My Shadow in Dachau

December 2014
1 black and white illustrations
314 pages
9x6 in
Studies in German Literature Linguistics and Culture
Library eBook
Camden House
BISAC POE001000, POE005030

My Shadow in Dachau

Poems by Victims and Survivors of the Concentration Camp

Edited by Dorothea Heiser, Stuart Taberner

Foreword by Walter Jens

Poems by and biographies of inmates of the Dachau Concentration Camp, testimonies to the persistence of the humanity and creativity of the individual in the face of extreme suffering.

The concentration camp at Dachau was the first established by the Nazis, opened shortly after Hitler came to power in 1933. It first held political prisoners, but later also forced laborers, Soviet POWs, Jews, and other "undesirables." More than 30,000 deaths were documented there, with many more unrecorded. In the midst of the horror, some inmates turned to poetry to provide comfort, to preserve their sense of humanity, or to document their experiences. Some were or would later become established poets; others were prominent politicians or theologians; still others were ordinary men and women.
This anthology contains 68 poems by 32 inmates of Dachau, in 10 different original languages and facing-page English translation, along with short biographies. A foreword by Walter Jens and an introduction by Dorothea Heiser from the original German edition are joined here by a foreword by Stuart Taberner of the University of Leeds. All the poems, having arisen in the experience or memory of extreme human suffering, are testimonies to the persistence of the humanity and creativity of the individual. They are also a warning not to forget the darkest chapter of history and a challenge to the future not to allow it to be repeated.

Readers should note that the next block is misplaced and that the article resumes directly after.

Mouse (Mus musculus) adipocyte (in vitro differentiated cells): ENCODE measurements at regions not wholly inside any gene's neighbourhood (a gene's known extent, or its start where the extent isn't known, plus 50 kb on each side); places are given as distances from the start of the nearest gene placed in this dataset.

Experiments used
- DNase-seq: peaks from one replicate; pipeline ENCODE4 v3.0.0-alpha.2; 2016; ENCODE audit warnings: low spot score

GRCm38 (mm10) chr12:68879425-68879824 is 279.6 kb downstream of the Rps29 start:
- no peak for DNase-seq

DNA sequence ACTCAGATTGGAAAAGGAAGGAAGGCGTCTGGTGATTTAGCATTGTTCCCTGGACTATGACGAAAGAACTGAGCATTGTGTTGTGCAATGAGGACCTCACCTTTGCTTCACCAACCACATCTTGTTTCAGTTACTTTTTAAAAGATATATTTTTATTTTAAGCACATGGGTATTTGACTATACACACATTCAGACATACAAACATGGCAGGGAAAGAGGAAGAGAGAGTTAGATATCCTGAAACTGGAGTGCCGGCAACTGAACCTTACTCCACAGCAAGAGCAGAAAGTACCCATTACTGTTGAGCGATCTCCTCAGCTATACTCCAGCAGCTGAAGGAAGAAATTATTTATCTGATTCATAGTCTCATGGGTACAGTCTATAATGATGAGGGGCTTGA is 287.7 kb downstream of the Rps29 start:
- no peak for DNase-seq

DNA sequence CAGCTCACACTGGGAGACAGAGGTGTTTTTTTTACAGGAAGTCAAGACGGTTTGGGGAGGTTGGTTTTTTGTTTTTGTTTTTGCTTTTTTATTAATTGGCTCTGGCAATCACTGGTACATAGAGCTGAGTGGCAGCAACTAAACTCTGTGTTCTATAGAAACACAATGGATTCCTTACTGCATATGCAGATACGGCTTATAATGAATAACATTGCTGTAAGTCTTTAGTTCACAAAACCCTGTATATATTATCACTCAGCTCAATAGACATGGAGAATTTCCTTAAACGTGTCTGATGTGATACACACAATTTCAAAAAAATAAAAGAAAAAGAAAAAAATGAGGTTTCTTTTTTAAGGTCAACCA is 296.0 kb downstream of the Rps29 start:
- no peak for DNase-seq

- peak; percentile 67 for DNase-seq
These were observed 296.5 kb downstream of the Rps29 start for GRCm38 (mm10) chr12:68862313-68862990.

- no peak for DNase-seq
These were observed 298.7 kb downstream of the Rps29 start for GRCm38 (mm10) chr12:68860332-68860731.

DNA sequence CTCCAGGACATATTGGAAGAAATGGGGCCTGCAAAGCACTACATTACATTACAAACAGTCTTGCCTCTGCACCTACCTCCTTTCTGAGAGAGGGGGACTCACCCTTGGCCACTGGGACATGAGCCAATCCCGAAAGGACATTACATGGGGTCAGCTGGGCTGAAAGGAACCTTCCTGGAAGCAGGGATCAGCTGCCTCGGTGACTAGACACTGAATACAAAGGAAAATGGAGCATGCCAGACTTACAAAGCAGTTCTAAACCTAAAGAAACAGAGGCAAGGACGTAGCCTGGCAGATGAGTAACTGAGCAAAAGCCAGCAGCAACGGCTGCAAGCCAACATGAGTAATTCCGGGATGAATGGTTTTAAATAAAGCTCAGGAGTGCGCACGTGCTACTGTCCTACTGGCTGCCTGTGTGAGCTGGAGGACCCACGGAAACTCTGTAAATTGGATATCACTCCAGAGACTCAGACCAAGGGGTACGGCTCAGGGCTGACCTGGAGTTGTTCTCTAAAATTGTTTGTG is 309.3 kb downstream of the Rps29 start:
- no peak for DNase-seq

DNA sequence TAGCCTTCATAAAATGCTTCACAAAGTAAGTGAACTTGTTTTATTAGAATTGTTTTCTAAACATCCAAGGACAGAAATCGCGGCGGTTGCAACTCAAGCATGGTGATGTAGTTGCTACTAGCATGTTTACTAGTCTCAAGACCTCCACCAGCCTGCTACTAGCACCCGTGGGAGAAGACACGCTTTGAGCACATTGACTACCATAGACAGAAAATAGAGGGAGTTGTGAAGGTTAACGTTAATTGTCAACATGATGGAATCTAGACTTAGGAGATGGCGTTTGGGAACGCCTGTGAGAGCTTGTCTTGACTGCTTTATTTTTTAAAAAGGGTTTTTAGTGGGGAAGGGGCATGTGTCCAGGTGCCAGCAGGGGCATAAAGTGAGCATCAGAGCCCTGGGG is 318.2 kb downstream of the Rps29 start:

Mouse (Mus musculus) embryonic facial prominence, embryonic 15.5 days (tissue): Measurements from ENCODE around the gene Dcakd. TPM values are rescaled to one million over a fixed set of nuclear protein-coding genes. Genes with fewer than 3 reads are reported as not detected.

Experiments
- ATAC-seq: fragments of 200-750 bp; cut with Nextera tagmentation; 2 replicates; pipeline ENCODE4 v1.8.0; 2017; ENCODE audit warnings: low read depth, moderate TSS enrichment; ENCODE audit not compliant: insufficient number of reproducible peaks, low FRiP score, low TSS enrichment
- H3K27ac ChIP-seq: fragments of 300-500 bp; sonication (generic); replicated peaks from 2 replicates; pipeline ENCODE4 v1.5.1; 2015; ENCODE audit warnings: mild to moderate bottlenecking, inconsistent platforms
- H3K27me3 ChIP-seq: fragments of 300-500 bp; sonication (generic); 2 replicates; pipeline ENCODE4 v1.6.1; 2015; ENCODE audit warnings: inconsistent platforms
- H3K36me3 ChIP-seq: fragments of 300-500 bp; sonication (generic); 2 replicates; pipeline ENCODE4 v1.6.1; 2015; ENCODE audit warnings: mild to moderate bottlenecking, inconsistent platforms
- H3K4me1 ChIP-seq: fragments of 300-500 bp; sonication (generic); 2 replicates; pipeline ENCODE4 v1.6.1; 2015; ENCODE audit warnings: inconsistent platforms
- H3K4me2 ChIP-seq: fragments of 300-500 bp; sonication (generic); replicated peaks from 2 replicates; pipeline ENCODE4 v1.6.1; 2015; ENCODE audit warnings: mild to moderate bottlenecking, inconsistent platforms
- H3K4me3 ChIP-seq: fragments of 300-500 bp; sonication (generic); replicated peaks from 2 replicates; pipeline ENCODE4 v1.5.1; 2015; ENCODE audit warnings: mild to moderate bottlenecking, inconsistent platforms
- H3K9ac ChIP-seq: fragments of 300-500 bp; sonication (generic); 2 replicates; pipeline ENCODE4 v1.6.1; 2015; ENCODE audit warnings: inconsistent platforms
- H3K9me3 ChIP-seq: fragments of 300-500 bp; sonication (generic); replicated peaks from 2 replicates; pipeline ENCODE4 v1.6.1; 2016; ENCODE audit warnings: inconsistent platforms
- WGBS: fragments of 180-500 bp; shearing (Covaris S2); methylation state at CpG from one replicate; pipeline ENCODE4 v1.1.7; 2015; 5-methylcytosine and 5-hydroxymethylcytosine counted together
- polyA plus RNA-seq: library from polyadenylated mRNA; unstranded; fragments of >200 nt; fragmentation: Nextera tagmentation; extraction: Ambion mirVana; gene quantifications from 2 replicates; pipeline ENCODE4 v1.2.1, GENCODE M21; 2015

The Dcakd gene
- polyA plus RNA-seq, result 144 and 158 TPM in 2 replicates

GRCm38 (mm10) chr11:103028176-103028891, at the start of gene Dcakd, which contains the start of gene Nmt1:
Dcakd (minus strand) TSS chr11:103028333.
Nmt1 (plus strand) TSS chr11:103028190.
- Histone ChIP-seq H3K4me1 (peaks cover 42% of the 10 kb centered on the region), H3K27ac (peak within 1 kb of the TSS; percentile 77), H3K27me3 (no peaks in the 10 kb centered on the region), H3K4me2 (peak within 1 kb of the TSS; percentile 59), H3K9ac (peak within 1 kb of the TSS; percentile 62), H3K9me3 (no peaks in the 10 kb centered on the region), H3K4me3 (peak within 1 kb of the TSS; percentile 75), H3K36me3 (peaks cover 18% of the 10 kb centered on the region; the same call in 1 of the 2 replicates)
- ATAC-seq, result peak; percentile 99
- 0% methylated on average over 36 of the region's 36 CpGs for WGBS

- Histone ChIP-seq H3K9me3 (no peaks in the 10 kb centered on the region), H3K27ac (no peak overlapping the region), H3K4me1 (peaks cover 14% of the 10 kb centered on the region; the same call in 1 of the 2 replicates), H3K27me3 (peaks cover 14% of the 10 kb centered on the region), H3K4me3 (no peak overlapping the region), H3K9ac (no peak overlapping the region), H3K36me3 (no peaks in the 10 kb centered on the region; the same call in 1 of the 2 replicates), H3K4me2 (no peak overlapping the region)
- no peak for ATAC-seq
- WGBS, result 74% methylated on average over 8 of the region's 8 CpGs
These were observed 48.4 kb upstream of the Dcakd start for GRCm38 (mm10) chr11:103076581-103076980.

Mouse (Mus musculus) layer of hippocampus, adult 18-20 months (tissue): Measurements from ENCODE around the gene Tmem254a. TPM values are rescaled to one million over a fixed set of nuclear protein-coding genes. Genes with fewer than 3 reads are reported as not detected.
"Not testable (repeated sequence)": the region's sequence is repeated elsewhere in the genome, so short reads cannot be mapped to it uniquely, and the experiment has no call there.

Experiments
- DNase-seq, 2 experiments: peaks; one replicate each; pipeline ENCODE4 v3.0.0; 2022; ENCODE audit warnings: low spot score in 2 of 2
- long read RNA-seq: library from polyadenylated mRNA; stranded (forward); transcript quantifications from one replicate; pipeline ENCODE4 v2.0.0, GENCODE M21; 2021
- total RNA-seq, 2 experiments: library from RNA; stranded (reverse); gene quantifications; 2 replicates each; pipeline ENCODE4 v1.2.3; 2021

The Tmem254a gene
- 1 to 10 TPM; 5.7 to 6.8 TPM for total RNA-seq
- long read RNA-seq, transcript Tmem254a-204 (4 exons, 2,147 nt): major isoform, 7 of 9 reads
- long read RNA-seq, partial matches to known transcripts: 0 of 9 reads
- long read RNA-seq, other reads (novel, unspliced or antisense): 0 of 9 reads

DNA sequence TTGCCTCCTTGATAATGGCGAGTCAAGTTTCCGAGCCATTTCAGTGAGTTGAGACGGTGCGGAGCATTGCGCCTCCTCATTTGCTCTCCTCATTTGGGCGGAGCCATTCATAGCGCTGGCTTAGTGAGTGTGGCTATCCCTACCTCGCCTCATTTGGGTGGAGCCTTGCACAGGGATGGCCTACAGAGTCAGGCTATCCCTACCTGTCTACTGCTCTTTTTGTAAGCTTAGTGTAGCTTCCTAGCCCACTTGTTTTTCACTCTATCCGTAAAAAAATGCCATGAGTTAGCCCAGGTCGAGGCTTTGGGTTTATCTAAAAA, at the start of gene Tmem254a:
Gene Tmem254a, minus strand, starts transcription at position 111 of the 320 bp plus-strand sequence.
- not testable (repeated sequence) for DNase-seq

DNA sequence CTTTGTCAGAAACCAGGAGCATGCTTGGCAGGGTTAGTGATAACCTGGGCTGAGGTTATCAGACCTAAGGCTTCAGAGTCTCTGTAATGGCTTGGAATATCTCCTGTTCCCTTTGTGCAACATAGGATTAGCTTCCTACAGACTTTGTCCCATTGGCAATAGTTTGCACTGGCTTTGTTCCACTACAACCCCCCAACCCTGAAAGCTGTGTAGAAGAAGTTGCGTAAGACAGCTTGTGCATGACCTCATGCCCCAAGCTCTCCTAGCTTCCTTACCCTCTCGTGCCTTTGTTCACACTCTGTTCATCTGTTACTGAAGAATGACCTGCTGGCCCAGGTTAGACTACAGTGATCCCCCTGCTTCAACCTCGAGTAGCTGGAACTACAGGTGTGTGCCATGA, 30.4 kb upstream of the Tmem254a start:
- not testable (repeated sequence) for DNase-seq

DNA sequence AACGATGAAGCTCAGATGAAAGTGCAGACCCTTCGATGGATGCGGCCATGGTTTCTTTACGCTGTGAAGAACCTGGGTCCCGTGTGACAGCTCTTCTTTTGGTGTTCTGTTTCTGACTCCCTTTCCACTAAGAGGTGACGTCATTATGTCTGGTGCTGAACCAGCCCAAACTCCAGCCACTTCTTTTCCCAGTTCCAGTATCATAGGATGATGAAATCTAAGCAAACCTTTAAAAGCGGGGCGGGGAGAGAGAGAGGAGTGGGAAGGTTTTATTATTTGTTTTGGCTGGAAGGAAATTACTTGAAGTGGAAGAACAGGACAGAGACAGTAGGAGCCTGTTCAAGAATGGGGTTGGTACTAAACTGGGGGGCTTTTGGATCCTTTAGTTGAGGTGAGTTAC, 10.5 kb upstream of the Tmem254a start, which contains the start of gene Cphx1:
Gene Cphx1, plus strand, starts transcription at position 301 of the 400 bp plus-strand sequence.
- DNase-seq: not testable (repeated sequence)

Dorothea Heiser holds an MA from the University of Freiburg. Stuart Taberner is Professor of Contemporary German Literature, Culture, and Society at the University of Leeds.

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Table of Contents

Foreword to the English-Language Edition by Stuart Taberner
Foreword by Walter Jens
Introduction by Dorothea Heiser
Camp Life: The Reality 1933-1945
Searching for the Purpose of Suffering: Despair - Accusation - Hope
Liberation: Dachau, April 29, 1945
The Years after 1945
Biographies of Other Inmates at Dachau Mentioned in the Anthology
Arrivals and Deaths in the Concentration Camp at Dachau
Dachau and Its External Camps
Sources and References for the Poems
Works Cited and Literature about Dachau
Recommended Further Reading In English
Notes on the Translators
Index of Authors, Their Biographies, and the Poems


[While] some of the poets may not have been "trained" or "literary" in any sense, the raw emotion captured in their verse rings clear across more than seventy years. . . . In tone and content, most of these poets are writing in a register somewhere between Whitman's "barbaric yawp" and the Gerard Manley Hopkins of the "terrible sonnets"-raw horror, disgust, shame, and confusion reign in this work from first to last. And yet, throughout, there is beauty in the horror. VALLUM MAGAZINE [James W. Wood]

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